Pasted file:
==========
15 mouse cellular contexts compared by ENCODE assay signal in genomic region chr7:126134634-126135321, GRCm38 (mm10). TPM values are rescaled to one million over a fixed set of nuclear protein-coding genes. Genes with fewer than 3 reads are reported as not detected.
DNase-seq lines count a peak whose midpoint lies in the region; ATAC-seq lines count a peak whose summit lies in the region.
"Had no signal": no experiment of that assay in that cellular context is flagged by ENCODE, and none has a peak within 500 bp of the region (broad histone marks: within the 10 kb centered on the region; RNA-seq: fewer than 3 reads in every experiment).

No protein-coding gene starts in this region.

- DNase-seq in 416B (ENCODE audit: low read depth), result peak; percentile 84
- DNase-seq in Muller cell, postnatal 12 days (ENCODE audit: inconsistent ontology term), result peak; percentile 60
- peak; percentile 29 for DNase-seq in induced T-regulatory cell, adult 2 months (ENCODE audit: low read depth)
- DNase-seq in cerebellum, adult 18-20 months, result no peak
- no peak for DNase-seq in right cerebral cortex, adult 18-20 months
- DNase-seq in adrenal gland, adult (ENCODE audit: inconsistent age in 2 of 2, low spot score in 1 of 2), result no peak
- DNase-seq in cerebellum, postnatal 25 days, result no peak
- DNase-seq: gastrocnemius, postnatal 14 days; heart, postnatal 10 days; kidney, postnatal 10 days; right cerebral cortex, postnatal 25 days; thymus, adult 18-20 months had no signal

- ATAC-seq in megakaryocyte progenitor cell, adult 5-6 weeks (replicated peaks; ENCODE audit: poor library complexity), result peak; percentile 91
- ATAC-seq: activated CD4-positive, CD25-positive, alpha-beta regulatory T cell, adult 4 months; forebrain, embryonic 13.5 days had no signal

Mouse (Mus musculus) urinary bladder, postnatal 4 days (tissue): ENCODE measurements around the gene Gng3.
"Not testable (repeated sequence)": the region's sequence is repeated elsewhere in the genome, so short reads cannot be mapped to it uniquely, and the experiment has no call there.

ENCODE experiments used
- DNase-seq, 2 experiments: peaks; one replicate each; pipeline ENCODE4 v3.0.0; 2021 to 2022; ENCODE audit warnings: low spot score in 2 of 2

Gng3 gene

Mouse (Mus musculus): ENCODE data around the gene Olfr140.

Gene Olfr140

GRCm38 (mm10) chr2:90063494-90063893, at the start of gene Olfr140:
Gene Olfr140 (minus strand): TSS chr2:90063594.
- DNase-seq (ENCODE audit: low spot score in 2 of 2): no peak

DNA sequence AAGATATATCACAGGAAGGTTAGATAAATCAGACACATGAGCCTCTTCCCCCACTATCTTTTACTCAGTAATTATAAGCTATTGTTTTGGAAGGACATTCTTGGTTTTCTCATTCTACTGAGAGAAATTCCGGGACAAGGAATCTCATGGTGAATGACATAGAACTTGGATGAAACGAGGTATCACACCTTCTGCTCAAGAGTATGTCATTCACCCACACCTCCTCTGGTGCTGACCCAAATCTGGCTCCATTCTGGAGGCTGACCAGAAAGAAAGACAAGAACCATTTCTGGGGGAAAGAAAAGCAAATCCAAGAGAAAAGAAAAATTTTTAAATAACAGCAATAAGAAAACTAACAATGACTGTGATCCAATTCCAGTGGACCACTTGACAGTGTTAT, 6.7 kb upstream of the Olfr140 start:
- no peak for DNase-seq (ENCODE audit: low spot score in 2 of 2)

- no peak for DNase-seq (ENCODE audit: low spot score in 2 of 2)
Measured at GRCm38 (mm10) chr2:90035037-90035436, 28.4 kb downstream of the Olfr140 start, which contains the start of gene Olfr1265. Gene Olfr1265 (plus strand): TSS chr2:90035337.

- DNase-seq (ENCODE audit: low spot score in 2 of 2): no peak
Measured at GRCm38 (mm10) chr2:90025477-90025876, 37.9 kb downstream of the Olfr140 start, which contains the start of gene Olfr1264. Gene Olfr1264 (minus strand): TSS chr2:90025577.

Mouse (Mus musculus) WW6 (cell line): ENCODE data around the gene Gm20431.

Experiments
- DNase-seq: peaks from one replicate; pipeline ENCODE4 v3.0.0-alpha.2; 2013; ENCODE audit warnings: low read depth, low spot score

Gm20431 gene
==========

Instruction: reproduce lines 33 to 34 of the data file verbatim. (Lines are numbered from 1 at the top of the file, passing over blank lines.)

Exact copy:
- DNase-seq: peaks from one replicate; pipeline ENCODE4 v3.0.0-alpha.2; 2013; ENCODE audit warnings: low read depth, low spot score

Gm20431 gene